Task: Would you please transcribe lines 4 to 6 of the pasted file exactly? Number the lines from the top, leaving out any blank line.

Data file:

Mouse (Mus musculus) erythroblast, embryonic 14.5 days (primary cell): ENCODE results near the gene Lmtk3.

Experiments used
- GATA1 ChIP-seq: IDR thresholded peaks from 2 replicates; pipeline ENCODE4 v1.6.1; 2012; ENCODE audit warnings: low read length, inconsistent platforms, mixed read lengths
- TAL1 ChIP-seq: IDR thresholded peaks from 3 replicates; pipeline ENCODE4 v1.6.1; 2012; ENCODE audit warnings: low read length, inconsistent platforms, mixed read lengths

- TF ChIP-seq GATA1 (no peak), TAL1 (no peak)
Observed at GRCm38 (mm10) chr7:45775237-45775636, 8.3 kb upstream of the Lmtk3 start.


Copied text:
- TAL1 ChIP-seq: IDR thresholded peaks from 3 replicates; pipeline ENCODE4 v1.6.1; 2012; ENCODE audit warnings: low read length, inconsistent platforms, mixed read lengths

- TF ChIP-seq GATA1 (no peak), TAL1 (no peak)
Observed at GRCm38 (mm10) chr7:45775237-45775636, 8.3 kb upstream of the Lmtk3 start.